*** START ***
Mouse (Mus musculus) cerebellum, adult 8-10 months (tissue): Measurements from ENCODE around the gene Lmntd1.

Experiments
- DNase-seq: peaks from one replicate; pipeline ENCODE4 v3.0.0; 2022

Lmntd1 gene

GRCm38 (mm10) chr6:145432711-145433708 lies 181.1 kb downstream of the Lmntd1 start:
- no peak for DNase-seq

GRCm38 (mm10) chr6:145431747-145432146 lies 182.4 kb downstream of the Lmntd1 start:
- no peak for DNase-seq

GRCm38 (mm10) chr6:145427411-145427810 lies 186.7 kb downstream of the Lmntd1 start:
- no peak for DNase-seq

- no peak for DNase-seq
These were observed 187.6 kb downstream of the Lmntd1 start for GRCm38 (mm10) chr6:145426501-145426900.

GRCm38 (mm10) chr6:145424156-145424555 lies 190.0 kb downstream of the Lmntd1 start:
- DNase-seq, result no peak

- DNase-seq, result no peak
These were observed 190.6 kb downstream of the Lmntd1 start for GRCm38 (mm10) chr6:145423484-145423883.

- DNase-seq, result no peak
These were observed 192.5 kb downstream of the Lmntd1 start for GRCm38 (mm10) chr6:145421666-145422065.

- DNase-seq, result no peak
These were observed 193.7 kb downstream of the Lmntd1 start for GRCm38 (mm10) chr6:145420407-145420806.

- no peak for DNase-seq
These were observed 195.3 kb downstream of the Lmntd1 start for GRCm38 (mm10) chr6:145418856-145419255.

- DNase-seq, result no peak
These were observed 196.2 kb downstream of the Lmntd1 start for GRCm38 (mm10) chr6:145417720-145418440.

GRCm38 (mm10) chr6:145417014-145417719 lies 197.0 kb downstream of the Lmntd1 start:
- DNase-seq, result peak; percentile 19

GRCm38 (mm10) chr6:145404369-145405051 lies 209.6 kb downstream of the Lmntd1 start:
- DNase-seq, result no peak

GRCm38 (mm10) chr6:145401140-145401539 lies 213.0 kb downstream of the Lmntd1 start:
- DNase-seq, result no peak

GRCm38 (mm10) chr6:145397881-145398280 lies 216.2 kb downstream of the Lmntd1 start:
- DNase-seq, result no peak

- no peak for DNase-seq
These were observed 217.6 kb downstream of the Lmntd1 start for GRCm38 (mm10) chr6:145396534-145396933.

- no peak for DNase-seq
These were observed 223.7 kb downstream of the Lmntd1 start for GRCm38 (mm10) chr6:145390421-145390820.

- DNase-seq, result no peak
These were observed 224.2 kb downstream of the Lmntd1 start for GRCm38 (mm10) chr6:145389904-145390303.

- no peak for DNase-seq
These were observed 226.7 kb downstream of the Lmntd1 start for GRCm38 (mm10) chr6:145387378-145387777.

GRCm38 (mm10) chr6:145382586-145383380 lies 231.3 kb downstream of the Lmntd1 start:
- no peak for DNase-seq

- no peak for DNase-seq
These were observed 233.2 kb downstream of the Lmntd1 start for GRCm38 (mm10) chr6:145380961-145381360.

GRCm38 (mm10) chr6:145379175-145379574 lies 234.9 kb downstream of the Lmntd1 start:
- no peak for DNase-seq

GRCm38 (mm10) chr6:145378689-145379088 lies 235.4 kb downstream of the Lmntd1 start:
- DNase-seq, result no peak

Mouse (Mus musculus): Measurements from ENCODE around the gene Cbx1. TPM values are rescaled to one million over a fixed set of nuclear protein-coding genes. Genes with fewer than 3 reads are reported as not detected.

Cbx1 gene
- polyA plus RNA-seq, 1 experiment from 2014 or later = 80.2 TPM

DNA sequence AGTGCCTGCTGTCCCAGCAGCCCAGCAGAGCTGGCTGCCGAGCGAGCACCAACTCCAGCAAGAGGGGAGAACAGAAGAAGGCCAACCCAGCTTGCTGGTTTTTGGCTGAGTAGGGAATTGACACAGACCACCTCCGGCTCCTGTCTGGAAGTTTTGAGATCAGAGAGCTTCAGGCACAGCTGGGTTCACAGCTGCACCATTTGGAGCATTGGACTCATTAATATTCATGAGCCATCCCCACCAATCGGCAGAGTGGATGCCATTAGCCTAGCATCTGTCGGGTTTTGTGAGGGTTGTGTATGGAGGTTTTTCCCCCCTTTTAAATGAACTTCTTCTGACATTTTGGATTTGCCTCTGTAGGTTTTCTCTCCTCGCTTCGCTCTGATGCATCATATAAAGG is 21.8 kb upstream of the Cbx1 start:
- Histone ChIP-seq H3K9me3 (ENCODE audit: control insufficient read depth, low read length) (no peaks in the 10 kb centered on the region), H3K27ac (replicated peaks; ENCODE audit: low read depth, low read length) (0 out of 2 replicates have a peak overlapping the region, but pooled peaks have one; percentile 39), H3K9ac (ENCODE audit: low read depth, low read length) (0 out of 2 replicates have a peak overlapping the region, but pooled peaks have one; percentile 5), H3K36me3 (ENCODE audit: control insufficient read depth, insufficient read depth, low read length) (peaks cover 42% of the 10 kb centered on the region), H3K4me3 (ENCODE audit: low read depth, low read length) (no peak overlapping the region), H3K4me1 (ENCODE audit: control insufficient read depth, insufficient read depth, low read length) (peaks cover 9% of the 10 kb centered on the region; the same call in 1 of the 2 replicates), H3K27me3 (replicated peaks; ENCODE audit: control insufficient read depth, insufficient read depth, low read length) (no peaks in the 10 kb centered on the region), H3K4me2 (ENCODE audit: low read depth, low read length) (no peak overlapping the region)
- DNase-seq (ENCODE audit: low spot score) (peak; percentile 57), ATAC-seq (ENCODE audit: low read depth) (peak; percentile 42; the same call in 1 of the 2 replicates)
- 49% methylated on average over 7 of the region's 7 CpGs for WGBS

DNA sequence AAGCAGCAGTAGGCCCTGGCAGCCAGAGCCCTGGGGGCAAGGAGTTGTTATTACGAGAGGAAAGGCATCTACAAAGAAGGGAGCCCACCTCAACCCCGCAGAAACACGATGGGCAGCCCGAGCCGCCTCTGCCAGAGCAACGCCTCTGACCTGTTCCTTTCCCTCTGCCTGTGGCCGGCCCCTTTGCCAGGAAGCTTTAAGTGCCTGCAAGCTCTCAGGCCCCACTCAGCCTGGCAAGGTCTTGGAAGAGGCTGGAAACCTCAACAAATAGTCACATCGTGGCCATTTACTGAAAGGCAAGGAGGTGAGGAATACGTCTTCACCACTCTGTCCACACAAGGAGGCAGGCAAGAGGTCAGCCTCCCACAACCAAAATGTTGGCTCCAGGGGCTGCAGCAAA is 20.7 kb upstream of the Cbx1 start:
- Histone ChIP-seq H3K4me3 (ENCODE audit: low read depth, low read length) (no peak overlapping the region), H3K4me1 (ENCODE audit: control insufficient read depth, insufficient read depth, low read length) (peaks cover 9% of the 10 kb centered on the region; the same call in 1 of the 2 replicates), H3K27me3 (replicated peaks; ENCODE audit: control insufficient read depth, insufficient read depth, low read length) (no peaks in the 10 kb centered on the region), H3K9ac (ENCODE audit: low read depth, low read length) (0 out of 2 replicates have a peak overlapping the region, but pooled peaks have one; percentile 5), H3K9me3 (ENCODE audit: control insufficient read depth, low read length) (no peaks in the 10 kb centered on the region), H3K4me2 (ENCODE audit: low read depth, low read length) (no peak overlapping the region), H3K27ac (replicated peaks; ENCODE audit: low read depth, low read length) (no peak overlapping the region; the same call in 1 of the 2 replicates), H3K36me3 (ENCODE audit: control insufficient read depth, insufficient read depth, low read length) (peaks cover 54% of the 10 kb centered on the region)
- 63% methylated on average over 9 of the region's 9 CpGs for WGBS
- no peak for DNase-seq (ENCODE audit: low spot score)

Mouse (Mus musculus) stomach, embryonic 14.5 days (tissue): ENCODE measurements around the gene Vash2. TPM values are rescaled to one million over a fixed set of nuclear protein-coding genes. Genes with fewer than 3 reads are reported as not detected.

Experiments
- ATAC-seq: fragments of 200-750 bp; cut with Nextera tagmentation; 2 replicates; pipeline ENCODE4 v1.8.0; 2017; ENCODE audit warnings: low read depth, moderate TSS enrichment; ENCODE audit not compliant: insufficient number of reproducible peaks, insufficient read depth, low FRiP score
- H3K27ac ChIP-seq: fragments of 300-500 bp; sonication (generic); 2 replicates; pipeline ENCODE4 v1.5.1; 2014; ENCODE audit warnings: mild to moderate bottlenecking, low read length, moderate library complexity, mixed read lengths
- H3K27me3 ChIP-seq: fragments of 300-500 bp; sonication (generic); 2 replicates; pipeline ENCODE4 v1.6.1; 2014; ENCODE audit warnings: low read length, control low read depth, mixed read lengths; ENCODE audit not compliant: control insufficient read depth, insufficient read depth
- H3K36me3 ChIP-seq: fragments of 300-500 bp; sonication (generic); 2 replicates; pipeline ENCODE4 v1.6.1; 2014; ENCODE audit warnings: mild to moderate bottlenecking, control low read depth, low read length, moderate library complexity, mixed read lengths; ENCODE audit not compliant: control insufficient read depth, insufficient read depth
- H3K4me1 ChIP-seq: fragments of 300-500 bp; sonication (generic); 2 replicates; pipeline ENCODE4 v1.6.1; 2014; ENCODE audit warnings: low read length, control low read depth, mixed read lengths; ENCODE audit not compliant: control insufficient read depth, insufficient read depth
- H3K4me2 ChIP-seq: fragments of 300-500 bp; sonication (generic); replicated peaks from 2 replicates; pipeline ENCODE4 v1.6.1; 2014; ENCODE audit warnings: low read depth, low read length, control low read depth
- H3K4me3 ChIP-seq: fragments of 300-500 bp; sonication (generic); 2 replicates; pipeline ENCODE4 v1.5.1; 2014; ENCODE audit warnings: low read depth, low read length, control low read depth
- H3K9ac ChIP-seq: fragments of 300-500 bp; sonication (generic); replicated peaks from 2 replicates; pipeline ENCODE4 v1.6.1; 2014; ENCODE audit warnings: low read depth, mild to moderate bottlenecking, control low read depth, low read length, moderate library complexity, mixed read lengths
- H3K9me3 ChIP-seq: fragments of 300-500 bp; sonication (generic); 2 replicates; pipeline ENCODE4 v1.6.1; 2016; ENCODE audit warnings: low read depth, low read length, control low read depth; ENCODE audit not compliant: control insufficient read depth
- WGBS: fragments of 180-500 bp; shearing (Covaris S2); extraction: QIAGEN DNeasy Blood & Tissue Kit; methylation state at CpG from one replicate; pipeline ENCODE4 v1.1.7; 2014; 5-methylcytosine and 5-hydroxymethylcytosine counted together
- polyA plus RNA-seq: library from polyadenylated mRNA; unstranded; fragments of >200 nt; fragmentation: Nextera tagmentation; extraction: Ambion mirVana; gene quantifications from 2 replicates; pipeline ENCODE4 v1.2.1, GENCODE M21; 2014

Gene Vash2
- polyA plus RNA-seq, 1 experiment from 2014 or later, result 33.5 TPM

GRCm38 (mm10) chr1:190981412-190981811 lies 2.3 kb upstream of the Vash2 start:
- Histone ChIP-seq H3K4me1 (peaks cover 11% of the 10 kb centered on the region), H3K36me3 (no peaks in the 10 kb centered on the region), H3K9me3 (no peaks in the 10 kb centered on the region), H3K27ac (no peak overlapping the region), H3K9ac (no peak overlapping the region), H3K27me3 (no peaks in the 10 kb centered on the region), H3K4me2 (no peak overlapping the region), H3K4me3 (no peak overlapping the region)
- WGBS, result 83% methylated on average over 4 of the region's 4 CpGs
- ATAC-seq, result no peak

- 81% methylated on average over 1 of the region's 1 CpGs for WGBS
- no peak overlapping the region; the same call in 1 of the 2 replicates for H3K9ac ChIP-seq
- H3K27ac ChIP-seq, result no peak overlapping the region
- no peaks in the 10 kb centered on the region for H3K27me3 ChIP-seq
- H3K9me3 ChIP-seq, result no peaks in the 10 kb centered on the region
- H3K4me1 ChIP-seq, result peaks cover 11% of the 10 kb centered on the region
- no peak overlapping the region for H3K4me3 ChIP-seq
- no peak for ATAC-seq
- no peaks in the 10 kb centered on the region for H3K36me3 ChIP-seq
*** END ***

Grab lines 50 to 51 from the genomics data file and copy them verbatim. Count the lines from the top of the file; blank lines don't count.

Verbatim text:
Cbx1 gene
- polyA plus RNA-seq, 1 experiment from 2014 or later = 80.2 TPM